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Lithuanian Electric Buses to Hit the Roads by the End of Summer
At the end of summer, the first two Lithuanian electric buses Dancer should start operating in Klaipeda. Vejo projektai, the company that makes them, is almost done building them, while the Klaipeda Bus Park is waiting for the financing, which is planned to get alotted this month, Verslo zinios reports.
The Klaipeda City Council is scheduled to discuss a project, which would increase the share capital of the Klaipeda Bus Park by 665,000 EUR at the end of May. The company is planning to spend this money on two Dancer electric buses.
The Klaipeda Bus Park and Vejo projektai signed a contract for the acquisition of the two buses in February 2018. The Klaipeda Municipality also transferred an advance worth 5% of the value of the whole contract, 35,000 EUR, but failed to dedicate the money to cover the rest of the costs.
The Klaipeda Bus Park share capital increase project documentation states that the company will pay 350,000 EUR (without VAT) for each of the two Dancer buses. This price is similar to the ones asked by other electric bus manufacturers. For example, the Vilnius Municipality paid the Turkish bus manufacturer Karsan Otomotic Sanayii ve Ticaret A.S. 1,5 million EUR for 5 smaller electric buses.
First registered electric bus
Alvydas Naujekas, the CEO and shareholder of Vejo projektai, told Verslo zinios that both electric buses are nearing the end of the manufacturing process and could be seen in the streets of Klaipeda by the end of the summer. Both passenger vehicles have been certified, one of them has been already registered at Regitra. By the way, it was the first M3 class electric bus registered in Lithuania.
Vejo projektai has settled in at the Klaipeda Free Economic Zone-owned FlexStart flexible manufacturing plant for now; however, the company has started building a dedicated factory nearby and hopes to move there by the end of the year. 7 million EUR is expected to go towards building the first stage of the factory.
“Both buses are being put together right now, but they are almost finished, there’s barely anything left to do, if at all. We have a great space, a bit smaller than optimal but the foundation of our own factory has been laid,” says P. Naujėkas.
A couple of years ago, while talking to Verslo zinios, the businessman talked about dreams of building 500 Dancer buses a year; however, he speaks about building tens of them now.
“We are building something like a manufacturing laboratory right now, not a straight up factory. That’s where we will be able to carry out manufacturing experiments. So far, we’re talking about tens of buses, not hundreds,” says P. Naujėkas.
A. Naujėkas asserts that, “While entrepreneurs always have lofty ambitions, a bird in the hand is worth two in the bush.”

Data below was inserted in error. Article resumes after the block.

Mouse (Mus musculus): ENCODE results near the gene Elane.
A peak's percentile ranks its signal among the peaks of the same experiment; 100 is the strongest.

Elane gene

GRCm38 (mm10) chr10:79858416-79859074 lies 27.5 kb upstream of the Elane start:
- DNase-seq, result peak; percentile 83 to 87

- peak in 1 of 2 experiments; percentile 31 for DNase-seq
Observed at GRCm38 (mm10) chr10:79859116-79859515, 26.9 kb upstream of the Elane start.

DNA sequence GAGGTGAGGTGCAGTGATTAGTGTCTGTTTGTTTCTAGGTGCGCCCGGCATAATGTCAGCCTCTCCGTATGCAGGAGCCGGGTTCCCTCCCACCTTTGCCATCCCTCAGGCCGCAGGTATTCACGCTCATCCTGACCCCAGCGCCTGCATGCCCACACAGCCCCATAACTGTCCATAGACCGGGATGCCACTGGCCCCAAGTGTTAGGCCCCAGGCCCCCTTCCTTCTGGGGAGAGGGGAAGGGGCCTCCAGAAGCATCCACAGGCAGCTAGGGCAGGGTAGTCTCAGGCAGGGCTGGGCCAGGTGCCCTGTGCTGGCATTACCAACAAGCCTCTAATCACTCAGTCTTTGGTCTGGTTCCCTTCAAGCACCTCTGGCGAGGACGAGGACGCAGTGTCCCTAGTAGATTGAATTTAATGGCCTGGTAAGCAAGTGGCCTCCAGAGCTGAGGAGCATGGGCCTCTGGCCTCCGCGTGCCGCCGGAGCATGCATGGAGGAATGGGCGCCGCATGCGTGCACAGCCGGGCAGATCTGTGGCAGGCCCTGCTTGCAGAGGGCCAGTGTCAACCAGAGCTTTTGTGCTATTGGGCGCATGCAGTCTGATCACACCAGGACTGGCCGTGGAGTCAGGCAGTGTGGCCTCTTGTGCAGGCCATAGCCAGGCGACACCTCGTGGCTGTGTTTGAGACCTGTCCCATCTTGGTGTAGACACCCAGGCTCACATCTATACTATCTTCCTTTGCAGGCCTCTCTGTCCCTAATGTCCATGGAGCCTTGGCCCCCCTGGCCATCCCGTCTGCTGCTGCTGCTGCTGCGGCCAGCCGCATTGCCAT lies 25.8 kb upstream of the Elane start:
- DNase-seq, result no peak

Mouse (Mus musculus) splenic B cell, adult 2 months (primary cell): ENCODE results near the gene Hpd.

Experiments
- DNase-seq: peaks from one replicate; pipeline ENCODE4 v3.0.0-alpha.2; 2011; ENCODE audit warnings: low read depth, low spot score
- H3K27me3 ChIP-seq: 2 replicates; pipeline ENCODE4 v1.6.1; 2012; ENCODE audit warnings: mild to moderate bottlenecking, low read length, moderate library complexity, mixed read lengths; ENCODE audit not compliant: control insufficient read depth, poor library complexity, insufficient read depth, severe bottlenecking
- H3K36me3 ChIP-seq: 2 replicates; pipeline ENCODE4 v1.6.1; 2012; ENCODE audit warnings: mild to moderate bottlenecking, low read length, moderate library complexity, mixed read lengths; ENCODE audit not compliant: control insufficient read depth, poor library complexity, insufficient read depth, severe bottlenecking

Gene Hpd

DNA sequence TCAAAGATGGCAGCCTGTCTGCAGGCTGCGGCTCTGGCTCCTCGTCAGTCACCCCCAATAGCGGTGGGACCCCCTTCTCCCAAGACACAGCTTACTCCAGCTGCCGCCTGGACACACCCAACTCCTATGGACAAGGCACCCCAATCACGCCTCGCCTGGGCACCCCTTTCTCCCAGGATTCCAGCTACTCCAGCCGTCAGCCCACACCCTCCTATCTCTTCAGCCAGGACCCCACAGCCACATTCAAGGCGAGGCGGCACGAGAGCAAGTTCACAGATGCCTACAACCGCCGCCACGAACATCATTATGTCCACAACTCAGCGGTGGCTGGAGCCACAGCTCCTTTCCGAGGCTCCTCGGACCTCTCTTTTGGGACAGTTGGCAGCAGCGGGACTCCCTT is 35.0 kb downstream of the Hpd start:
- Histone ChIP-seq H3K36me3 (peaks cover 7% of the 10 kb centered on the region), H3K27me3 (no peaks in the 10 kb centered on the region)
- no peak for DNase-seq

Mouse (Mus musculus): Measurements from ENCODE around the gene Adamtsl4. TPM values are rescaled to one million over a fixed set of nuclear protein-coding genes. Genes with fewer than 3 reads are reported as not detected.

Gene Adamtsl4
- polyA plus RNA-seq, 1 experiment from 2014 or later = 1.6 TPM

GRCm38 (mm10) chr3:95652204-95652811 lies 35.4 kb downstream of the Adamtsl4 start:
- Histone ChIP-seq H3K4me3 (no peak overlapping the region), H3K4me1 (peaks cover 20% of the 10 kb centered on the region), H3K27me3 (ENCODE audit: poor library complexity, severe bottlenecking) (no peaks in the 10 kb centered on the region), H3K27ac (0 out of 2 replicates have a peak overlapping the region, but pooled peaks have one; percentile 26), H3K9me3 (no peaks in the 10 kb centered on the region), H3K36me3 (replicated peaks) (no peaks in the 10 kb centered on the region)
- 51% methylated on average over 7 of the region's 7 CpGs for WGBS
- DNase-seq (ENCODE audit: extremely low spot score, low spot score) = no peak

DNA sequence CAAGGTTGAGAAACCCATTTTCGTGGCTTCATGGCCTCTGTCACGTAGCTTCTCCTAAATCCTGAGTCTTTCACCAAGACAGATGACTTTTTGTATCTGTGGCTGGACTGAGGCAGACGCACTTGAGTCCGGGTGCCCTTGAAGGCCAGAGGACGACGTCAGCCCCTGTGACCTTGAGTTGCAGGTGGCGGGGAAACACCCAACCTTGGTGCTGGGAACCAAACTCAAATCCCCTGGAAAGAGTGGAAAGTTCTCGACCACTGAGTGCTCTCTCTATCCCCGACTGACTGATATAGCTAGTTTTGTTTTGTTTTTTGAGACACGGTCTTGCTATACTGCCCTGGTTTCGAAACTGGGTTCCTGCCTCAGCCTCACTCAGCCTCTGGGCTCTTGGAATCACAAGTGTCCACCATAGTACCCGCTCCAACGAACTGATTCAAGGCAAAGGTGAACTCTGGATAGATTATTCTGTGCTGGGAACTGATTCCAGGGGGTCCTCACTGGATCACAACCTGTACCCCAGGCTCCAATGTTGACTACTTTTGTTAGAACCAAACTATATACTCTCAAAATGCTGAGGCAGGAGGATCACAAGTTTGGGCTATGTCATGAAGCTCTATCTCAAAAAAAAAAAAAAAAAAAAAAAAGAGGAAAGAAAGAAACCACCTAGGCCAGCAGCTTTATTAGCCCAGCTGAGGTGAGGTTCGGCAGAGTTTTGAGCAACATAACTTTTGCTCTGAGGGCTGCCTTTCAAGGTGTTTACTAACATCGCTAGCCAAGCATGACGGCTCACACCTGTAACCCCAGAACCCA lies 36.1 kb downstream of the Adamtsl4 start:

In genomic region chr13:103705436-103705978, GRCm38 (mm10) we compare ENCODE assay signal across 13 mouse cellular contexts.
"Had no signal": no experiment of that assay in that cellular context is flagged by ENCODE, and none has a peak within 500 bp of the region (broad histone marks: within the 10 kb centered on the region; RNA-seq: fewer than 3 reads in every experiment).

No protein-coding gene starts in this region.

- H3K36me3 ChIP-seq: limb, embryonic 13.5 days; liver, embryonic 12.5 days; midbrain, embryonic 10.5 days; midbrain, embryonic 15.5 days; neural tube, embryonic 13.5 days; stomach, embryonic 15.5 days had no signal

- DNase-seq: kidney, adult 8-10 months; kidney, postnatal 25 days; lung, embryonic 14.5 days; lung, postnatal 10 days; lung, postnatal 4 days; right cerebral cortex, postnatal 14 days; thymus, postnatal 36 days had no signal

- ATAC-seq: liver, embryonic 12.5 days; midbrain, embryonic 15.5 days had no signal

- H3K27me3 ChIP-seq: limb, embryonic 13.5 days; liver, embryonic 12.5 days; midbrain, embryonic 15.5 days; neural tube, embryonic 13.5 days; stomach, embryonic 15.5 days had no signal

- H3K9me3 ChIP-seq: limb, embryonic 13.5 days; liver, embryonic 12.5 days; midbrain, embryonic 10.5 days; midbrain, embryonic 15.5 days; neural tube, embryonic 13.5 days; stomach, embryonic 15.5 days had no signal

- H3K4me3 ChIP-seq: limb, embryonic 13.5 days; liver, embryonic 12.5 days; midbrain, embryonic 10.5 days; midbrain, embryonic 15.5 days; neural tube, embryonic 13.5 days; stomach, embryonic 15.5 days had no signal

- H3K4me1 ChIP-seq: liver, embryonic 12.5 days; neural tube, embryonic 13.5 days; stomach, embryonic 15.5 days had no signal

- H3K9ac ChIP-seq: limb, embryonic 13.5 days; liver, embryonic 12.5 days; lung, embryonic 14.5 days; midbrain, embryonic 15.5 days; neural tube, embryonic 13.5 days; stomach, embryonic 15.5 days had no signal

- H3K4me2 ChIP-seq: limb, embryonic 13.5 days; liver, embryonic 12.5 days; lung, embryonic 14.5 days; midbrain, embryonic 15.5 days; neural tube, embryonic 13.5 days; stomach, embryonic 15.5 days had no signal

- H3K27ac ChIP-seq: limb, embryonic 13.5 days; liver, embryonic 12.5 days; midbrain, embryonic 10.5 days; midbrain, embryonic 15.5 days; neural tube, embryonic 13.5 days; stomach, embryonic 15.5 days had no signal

“Reality showed us that we need to form a manufacturing components cluster, which is what we are successfully doing in Lithuania. We moved some processes to Lithuania from Denmark, the Netherlands, Germany. Our partners started organizing the manufacturing of parts in Lithuania, not only in the Klaipeda FEZ but the entire country as well – composites, metal constructions, car wiring manufacturing, all of it is being done throughout Lithuania. Still, attempts to make windows in Lithuania were unsuccessful. Despite that, quite a lot of components are being made in Lithuania,” says P. Naujėkas.
Among the Vejo projektai suppliers, there is Devold AMT, a glass fiber manufacturer from Kursenai, Yazaki Wiring Technologies Lietuva, which makes electric wiring systems.
There is no competition so far
Mr. Naujėkas says that it’s hard to speak about competition in the electric bus manufacturing business because neither the small or big manufacturers have started mass production.
“Except for the Chinese. Despite that, the Chinese manufacturers are busy trying to meet domestic demand so far, I expect that that is still going to be the case 3-4 years from now until they will start thinking about exporting their buses. The first to start exporting their buses to Europe will be the big manufacturers, which have their buses built in China, like Volvo and VDL. Even then, however, a couple of years will have to pass before this could become a serious concern,” predicts the CEO of Vejo projektai.
According to P. Naujėkas, the market is still dominated by diesel buses; however, there is a strong trend of the biggest European cities cutting down on their usage, choosing gas hybrids instead, while eyeing the evolution of electric buses.
“So, we cannot see any competition happening because the demand is huge while the supply is almost zero. This is the best time to start mass production. Throughout the year, we will be trying to launch a series of buses. I cannot say exactly how many buses will be in the series right now, though,” says P. Naujėkas.